Thursday, July 14, 2011

Neil Gaiman's Neverwhere

In the tradition of blogs like Slacktivist, Formerconservative, and Ana Mardoll, I am getting into the Internet game of page-by-page reviewing. The model popularized by these blogs is to take apart one book in excruciating detail, devoting one week and hundreds of words to each 2-5 pages of the original text. In addition to the ordinary function of a review—evaluating the quality of a book and engaging other readers about its themes—this long form criticism has several benefits. First, it allows us to explore not only whether the book works, but how and why it works, which is of interest to aspiring writers and to some kinds of readers. Second, it allows us to story's implicit values and the tropes is uses to get there. Finally, it turns the review into a platform for the reviewer to declaim on a variety of issues tangentially related to the substance of the plot—basically an excuse and a writing prompt for small doses of opinion- and journal-blogging.

For my object of scrutiny, I've chosen Neil Gaiman's first solo novel, Neverwhere. Let me clarify right off the bat that I did not hate this book. Most review blogs I'm aware of use this format for extended deconstruction of a book with either subpar writing, dodgy values, or both. Neverwhere is not a perfect book and I'm going to talk about things that bothered me, but it's also a very entertaining and largely successful book and I want to talk about that as well. By way of preview, here are a few of the issues I expect to discuss:

The Plot: The story here is just fun, so I'll definitely be taking the chance to recap how and why it entertains. That said, there are a couple of decision I'm not sure I agree with, and at least a few scenes I just plain don't get. I'm definitely going to call on readers to help me figure out what was going on in a few of the more mysterious scenes.

Magic & Monsters: A great many supernatural beings appear in Neverwhere, including virtually all of the important characters. I'm extremely interested in how they work, because I find them exemplars of a trend in Gaiman's writing which seems to have become very popular in fantasy in general. Neverwhere's spirits and monsters are all basically incarnations of abstract concepts, but more specifically they're incarnations of functional concepts. A character's role in the story is to be a killer, or a hunter, or a traveler, and they are therefore endowed with all the powers requisite to carry out their duties. I want to contrast this with the magical creatures of my favorite childhood books, which tended to be designed along thematic or even arbitrary lines. Creatures came with diversified abilities which might share a theme like “water” but didn't directly imply a particular narrative role. I have a great deal to say about the advantages of both models, and will be soliciting recommendations to broaden my understanding.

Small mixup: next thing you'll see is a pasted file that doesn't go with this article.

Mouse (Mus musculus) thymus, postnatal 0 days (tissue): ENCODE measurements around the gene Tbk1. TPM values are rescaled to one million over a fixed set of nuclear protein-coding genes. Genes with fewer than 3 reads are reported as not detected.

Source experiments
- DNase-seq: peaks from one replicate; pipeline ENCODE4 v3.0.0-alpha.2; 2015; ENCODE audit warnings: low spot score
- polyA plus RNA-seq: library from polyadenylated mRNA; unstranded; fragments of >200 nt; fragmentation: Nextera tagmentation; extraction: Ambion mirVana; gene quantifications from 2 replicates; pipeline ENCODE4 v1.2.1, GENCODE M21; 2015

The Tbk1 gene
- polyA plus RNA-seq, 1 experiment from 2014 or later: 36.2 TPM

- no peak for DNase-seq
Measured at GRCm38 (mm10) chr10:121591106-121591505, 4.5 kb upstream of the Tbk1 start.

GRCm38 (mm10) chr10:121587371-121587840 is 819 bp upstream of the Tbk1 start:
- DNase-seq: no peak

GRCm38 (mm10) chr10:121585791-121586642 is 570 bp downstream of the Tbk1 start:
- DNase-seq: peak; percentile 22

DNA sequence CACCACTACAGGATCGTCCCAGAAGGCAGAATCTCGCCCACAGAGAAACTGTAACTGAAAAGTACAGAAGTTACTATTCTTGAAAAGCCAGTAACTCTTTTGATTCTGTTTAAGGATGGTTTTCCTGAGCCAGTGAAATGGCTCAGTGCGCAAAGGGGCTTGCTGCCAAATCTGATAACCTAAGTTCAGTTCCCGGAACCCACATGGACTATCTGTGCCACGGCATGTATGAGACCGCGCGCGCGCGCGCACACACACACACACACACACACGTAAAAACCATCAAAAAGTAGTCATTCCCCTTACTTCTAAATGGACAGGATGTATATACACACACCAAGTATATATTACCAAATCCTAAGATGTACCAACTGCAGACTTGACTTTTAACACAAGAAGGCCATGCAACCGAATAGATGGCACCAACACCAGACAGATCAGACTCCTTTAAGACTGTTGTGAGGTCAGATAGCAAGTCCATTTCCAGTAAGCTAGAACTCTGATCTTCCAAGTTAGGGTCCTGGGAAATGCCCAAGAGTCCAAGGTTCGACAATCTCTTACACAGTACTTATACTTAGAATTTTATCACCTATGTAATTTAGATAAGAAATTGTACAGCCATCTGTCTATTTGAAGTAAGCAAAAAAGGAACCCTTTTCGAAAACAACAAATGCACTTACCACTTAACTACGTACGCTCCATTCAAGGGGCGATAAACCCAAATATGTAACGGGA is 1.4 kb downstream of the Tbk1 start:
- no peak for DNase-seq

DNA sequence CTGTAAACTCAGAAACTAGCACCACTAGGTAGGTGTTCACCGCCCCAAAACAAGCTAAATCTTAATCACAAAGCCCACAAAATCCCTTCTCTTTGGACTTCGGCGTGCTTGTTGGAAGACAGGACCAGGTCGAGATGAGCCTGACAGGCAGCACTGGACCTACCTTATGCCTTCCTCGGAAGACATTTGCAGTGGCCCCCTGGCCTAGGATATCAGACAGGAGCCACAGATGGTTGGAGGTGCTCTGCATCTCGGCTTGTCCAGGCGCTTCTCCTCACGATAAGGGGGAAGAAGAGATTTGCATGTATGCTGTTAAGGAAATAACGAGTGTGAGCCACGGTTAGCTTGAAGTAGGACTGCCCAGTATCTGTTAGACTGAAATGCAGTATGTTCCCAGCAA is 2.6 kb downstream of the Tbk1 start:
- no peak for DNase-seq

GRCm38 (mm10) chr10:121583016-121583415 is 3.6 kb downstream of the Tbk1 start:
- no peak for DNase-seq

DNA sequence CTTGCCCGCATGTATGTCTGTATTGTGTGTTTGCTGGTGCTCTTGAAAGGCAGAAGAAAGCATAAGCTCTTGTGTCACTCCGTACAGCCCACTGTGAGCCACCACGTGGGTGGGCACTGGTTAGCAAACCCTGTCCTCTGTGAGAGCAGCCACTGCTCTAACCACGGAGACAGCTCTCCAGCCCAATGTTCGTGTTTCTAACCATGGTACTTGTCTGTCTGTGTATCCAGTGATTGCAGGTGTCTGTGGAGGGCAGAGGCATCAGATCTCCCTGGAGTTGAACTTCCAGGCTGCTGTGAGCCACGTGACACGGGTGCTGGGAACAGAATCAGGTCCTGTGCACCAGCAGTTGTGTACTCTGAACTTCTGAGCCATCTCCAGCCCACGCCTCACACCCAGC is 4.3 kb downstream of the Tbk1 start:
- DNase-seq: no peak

Bildung: Neverwhere looks very much like a bildungsroman, or a coming-of-age story. An adult but basically juvenile man is flung into an extraordinary situation, learns and grows, and ends the story on the cusp of a new set of self-chosen challenges. I want to talk about what the book seems to say about adulthood. This is one of the issues where I expect to be most critical of Neverwhere, because ultimately I'm not convinced what the story passes off as adulthood is the real thing.

Class and Gender: Although Neverwhere is a story about a white man, it includes a large number of prominent women and minorities. That inclusion alone is good and on the whole the characters are all handled very well. However, I do have some questions. Is Neverwhere fair to Richard's girlfriend? (no) Are we meant to take this as a flaw in Richard? (not sure) Is the entire book actually one extra-long dick joke? (yes)

Boundaries & Symbols: Neverwhere's basic premise is a literal underground society existing in the magic spaces outside and between the cracks and crevices of the city of London. This parallel world is generally undetectable and does not interact with “London above.” However, some apparently homeless or mentally ill people may be members of it. Apart from facilitating swashbuckling adventure, this set-up has some really obvious allegorical potential, but whatever meaning we're supposed to take from this is not spelled out directly in the text. As I go through this book I'm going to share my thoughts on how exactly this shadow world works, where Gaiman seems to be inconsistent, and what lesson the story seems to be teaching.

Posts will go up weekly, probably on Fridays. Watch this space.